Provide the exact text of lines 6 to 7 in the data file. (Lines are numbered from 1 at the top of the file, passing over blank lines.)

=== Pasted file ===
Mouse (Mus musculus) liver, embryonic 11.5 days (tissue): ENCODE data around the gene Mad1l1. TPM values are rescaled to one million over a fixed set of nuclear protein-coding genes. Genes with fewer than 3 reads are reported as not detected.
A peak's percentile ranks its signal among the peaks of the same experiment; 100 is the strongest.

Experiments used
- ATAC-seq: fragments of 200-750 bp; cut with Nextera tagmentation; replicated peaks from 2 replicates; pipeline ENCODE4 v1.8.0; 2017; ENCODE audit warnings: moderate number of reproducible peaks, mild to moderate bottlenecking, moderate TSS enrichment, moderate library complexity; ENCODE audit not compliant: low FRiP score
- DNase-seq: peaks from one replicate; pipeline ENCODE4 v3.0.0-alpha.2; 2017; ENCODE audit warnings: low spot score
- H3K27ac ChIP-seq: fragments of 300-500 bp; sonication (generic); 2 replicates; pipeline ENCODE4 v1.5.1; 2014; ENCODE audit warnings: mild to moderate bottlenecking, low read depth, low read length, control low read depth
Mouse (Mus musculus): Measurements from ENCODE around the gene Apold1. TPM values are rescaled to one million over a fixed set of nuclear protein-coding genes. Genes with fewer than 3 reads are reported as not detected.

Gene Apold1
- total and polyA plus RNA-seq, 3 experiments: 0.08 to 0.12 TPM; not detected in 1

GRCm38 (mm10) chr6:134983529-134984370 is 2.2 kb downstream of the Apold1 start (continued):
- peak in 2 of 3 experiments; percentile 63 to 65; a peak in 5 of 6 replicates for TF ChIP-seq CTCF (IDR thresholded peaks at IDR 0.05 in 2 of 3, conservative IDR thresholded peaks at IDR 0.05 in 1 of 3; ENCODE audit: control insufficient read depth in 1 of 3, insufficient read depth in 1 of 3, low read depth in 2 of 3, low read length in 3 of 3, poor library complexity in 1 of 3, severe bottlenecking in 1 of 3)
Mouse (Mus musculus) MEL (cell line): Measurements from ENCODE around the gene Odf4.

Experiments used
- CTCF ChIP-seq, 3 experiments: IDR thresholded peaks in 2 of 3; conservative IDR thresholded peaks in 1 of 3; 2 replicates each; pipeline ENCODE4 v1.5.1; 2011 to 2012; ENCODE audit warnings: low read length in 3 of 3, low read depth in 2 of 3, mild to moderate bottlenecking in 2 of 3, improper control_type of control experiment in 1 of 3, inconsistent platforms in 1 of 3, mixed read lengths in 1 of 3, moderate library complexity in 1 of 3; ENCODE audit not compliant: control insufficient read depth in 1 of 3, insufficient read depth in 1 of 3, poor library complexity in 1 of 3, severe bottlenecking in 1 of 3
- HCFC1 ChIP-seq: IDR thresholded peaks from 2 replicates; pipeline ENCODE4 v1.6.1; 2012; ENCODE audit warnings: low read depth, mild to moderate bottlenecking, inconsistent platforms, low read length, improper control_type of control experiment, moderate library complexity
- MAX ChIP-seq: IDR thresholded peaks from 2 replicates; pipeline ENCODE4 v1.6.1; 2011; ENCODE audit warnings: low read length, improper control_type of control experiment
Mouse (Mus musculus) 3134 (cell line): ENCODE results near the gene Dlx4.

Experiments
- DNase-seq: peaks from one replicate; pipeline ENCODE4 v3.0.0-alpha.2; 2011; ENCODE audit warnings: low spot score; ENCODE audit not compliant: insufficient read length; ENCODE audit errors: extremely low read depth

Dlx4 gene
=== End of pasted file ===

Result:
- H3K27ac ChIP-seq: fragments of 300-500 bp; sonication (generic); 2 replicates; pipeline ENCODE4 v1.5.1; 2014; ENCODE audit warnings: mild to moderate bottlenecking, low read depth, low read length, control low read depth
Mouse (Mus musculus): Measurements from ENCODE around the gene Apold1. TPM values are rescaled to one million over a fixed set of nuclear protein-coding genes. Genes with fewer than 3 reads are reported as not detected.